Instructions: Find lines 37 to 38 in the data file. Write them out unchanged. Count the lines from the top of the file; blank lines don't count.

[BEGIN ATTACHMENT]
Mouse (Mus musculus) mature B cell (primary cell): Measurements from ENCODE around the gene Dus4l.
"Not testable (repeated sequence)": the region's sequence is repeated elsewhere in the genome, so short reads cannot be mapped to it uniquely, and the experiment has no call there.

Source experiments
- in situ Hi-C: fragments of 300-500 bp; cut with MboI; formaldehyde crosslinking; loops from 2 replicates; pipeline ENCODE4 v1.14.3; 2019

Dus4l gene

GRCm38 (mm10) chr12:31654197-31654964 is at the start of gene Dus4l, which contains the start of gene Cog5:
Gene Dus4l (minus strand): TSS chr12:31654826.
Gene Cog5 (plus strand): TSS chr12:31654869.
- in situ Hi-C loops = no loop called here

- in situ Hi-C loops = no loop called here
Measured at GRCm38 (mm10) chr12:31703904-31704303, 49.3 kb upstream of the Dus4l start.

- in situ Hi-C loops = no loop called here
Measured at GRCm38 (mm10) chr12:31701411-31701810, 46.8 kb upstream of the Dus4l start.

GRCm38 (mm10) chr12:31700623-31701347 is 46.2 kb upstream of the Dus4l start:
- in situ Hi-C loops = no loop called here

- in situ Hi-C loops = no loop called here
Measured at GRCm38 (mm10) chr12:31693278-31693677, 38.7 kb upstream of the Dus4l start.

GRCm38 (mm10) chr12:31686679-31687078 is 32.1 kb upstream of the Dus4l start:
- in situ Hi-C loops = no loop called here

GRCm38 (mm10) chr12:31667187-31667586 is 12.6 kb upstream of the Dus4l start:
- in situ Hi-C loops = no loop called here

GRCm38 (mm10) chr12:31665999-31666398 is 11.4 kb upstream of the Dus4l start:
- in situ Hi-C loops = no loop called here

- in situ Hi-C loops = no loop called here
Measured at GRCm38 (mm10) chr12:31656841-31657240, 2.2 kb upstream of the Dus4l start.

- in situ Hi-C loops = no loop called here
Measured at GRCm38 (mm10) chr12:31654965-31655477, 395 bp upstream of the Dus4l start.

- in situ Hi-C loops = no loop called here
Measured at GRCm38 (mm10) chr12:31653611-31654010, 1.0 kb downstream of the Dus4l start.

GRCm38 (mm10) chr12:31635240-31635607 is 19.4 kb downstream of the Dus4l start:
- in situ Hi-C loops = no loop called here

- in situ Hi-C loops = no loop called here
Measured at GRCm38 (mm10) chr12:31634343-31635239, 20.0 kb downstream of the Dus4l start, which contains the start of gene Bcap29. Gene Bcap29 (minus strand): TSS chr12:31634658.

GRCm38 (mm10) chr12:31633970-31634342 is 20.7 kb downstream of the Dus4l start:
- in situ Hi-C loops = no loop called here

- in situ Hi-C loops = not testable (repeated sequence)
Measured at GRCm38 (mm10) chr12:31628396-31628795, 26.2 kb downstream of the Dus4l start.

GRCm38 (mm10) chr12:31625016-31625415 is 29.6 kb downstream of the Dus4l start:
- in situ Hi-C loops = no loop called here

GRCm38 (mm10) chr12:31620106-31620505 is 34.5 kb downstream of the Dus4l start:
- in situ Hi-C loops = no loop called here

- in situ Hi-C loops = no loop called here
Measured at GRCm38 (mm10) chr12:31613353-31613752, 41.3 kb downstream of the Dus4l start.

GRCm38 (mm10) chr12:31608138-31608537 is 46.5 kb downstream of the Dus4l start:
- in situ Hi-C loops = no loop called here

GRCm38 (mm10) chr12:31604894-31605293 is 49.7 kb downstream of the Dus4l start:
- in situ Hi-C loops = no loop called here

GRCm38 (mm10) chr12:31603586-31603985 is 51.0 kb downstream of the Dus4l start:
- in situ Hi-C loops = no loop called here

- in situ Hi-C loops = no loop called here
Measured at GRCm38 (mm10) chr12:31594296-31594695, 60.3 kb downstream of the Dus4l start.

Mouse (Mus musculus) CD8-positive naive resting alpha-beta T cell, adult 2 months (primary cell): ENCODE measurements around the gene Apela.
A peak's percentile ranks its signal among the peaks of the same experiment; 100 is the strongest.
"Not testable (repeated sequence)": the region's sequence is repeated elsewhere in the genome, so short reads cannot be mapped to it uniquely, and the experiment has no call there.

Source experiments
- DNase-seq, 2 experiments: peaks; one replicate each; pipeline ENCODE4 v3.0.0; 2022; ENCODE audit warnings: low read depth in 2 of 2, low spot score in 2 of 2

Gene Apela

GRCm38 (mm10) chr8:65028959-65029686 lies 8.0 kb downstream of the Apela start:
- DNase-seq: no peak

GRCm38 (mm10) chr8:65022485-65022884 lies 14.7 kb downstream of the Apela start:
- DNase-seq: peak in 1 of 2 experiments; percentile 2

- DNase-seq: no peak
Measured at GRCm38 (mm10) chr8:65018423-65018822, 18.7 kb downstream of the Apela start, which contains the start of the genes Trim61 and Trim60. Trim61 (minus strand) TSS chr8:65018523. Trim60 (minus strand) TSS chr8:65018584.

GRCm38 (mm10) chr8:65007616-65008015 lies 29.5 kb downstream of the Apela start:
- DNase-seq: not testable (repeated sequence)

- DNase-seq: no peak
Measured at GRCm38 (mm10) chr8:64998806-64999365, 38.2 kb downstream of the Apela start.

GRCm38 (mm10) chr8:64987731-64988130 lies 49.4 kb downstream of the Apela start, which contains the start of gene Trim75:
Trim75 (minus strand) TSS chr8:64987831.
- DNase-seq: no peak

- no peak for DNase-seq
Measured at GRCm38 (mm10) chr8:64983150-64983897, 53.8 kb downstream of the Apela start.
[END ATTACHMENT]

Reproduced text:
Measured at GRCm38 (mm10) chr12:31628396-31628795, 26.2 kb downstream of the Dus4l start.

GRCm38 (mm10) chr12:31625016-31625415 is 29.6 kb downstream of the Dus4l start: